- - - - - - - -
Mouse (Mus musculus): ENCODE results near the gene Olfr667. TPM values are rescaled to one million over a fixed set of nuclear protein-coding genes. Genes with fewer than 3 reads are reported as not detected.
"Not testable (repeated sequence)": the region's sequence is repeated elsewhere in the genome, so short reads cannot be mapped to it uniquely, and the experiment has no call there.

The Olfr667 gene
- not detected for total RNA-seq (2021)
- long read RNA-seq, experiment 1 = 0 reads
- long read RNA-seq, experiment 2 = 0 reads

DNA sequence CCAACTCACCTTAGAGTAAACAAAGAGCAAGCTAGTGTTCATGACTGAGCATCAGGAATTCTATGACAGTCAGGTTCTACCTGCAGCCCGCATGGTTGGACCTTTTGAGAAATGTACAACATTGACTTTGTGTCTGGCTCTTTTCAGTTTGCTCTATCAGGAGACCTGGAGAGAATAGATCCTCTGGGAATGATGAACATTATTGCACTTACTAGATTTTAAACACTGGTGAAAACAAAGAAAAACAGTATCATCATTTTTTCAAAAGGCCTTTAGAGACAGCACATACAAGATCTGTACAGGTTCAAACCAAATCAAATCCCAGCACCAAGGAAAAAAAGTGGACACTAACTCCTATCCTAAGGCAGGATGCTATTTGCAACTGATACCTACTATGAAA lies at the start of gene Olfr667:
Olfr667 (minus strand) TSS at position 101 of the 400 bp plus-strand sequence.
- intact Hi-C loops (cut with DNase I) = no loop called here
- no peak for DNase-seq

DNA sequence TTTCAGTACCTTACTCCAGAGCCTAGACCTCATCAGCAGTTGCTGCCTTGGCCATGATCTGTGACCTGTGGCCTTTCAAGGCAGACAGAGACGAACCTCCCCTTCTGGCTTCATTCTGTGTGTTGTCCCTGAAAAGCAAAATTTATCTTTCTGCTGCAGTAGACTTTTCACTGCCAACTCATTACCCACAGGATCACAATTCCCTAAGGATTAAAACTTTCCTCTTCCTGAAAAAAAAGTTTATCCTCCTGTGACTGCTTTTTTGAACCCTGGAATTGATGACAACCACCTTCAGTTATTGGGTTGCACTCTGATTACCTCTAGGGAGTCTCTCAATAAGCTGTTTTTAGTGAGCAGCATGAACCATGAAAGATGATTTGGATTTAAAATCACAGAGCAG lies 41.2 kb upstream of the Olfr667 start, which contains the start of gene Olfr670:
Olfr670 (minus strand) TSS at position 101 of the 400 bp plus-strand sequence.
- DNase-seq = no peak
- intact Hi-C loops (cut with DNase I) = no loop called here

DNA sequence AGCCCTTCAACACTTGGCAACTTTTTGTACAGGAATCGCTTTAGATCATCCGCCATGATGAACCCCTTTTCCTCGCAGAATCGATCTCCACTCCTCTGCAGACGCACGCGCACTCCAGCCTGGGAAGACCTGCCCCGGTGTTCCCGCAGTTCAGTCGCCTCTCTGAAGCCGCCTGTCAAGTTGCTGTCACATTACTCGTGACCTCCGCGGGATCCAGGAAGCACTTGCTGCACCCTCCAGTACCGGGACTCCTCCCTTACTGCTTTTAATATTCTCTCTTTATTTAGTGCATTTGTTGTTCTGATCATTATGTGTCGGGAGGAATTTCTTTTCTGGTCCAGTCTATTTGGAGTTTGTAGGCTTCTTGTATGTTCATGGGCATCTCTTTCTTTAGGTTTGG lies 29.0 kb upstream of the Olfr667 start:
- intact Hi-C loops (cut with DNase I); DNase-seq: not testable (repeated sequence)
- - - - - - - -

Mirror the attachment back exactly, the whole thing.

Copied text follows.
Mouse (Mus musculus): ENCODE results near the gene Olfr667. TPM values are rescaled to one million over a fixed set of nuclear protein-coding genes. Genes with fewer than 3 reads are reported as not detected.
"Not testable (repeated sequence)": the region's sequence is repeated elsewhere in the genome, so short reads cannot be mapped to it uniquely, and the experiment has no call there.

The Olfr667 gene
- not detected for total RNA-seq (2021)
- long read RNA-seq, experiment 1 = 0 reads
- long read RNA-seq, experiment 2 = 0 reads

DNA sequence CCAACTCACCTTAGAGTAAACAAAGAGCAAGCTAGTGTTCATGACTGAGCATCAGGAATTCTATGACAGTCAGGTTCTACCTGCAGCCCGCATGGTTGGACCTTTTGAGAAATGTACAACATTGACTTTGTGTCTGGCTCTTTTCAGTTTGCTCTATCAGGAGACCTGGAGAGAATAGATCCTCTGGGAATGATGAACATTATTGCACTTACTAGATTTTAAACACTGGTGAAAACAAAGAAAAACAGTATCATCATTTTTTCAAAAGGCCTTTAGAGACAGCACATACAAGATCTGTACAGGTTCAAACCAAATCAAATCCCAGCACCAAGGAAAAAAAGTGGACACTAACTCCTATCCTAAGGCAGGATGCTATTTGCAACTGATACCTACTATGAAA lies at the start of gene Olfr667:
Olfr667 (minus strand) TSS at position 101 of the 400 bp plus-strand sequence.
- intact Hi-C loops (cut with DNase I) = no loop called here
- no peak for DNase-seq

DNA sequence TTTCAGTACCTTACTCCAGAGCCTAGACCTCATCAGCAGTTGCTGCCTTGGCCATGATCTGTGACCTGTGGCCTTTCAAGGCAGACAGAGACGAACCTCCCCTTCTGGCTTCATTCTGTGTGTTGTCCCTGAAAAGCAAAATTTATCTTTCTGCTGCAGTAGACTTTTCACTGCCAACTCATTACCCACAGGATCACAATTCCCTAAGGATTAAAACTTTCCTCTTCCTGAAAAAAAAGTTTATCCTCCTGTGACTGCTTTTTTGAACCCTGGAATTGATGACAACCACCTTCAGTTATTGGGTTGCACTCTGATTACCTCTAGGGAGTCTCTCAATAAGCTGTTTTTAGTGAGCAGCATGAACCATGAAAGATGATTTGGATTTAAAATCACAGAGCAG lies 41.2 kb upstream of the Olfr667 start, which contains the start of gene Olfr670:
Olfr670 (minus strand) TSS at position 101 of the 400 bp plus-strand sequence.
- DNase-seq = no peak
- intact Hi-C loops (cut with DNase I) = no loop called here

DNA sequence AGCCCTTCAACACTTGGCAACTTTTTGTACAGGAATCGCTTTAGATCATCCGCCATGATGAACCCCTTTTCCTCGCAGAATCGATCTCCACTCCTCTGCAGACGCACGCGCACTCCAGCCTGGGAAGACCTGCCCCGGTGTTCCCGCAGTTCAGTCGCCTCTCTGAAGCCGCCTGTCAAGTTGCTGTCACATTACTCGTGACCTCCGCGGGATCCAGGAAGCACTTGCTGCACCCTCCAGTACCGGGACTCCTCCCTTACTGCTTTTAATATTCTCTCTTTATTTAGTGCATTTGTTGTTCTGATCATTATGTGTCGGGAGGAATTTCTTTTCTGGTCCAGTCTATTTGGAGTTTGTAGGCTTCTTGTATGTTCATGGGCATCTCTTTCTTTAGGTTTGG lies 29.0 kb upstream of the Olfr667 start:
- intact Hi-C loops (cut with DNase I); DNase-seq: not testable (repeated sequence)